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David Hill (1840-96)

David Hill  was born at York, the son of wealthy Methodist parents. He became a local preacher at an early age and trained at Richmond for the Wesleyan ministry. After ordination in 1864, he was appointed to the China Mission where he was to spend the rest of his life.

Hill was a charismatic and much-loved figure. He spent much of his own wealth in supporting the Missionary Society and the example which he set, prompted many young men to volunteer for overseas service.

In 1885 he became Chairman of the Wuchang District and six years later he was unanimously elected President of the Missionary Conference in Shanghai. Held in high esteem by all sections of the community, Hill was appointed by the British Consul to be his official deputy in connexion with the investigation of a fatal riot in 1891. A keen ecumenist he worked closely with other Christian denominations and was particularly associated with the great Baptist missionary Timothy Richard.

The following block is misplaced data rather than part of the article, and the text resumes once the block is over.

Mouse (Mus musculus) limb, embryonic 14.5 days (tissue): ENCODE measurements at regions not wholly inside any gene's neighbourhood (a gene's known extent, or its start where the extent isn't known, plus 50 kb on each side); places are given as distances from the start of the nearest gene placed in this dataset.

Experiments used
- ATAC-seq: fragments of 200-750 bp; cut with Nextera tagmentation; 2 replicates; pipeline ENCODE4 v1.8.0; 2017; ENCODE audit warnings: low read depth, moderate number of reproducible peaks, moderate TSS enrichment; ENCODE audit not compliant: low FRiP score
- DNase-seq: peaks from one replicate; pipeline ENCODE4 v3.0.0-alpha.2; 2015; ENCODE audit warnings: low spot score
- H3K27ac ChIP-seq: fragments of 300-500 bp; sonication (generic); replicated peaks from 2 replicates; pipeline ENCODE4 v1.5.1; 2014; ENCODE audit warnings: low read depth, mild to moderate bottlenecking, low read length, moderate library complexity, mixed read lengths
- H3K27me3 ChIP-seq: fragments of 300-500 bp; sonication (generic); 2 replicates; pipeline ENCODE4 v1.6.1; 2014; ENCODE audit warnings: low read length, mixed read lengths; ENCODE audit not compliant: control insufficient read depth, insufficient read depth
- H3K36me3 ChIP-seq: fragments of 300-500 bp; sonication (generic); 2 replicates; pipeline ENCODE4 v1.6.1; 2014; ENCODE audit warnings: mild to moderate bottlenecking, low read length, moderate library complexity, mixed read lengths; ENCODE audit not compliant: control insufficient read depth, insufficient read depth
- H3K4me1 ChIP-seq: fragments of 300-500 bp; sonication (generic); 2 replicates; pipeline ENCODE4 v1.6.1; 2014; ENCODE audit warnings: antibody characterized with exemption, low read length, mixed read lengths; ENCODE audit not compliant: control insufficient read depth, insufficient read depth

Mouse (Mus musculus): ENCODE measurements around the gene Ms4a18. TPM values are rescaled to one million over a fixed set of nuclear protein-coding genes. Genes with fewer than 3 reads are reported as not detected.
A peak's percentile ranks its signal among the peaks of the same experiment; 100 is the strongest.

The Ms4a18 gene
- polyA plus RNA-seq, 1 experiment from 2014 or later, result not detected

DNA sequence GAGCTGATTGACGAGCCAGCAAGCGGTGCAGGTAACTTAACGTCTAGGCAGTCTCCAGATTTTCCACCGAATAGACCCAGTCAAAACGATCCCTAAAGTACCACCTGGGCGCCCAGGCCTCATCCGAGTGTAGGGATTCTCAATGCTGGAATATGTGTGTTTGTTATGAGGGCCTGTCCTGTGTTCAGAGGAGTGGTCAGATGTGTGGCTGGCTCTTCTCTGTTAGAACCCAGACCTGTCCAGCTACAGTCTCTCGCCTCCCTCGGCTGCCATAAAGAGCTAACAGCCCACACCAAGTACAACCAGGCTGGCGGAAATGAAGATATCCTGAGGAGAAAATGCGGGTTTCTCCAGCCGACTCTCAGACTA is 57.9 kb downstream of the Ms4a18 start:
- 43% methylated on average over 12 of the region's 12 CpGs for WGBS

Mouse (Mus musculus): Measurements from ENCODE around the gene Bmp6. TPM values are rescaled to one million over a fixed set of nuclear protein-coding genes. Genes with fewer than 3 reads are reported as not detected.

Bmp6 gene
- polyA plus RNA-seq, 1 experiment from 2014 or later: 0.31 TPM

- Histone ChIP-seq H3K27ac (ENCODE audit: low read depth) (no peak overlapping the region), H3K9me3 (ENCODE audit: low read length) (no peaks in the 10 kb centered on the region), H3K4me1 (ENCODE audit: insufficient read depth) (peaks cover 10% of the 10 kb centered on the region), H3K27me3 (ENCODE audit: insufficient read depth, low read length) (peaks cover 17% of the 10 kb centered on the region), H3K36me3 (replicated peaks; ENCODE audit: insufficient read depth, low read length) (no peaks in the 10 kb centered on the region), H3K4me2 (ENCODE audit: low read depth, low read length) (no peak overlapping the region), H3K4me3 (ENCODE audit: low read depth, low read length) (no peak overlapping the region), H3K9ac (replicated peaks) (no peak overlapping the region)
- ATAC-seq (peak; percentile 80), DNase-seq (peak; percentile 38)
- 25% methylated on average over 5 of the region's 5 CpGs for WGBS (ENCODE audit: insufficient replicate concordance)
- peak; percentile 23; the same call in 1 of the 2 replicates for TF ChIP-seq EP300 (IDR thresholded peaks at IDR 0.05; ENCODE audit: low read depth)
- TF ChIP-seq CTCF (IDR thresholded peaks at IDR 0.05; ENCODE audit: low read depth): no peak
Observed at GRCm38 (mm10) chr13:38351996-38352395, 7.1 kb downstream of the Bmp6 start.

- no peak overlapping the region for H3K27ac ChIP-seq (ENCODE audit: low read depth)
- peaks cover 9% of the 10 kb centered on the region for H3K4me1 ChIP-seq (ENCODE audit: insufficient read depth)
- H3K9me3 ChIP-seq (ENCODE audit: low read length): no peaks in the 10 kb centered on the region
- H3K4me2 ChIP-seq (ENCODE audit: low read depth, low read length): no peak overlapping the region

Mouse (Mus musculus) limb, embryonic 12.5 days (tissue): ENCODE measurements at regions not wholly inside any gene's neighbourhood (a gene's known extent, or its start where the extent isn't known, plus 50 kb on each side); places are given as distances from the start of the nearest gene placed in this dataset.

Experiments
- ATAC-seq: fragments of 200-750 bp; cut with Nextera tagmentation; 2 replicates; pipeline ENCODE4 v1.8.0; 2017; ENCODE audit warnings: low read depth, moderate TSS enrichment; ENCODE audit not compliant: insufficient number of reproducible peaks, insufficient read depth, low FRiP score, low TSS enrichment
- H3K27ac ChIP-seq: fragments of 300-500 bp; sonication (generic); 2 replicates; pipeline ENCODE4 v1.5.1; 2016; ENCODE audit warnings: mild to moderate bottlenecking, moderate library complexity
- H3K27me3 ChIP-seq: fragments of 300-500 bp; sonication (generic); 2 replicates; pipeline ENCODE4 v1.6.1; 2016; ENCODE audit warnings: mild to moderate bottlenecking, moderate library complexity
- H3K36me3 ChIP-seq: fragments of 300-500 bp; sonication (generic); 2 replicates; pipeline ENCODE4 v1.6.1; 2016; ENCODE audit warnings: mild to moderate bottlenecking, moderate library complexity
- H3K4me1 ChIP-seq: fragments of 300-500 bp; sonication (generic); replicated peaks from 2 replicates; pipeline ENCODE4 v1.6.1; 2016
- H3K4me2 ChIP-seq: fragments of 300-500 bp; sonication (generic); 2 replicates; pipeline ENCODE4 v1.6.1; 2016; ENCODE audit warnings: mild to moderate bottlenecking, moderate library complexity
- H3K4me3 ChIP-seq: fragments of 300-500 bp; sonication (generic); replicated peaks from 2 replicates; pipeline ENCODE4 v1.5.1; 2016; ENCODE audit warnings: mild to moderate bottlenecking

Hill was active in broadening Methodist activities in his district. Among his innovations were the Prayer Union Letter, an Old Peoples' Home, the Hankow Blind School and the Central China Lay Mission.

He died of typhoid on April 18 1896 and was was buried in Hankow.

Source: Minutes of Conference 1896 and Encyclopedia of World Methodism (1974)

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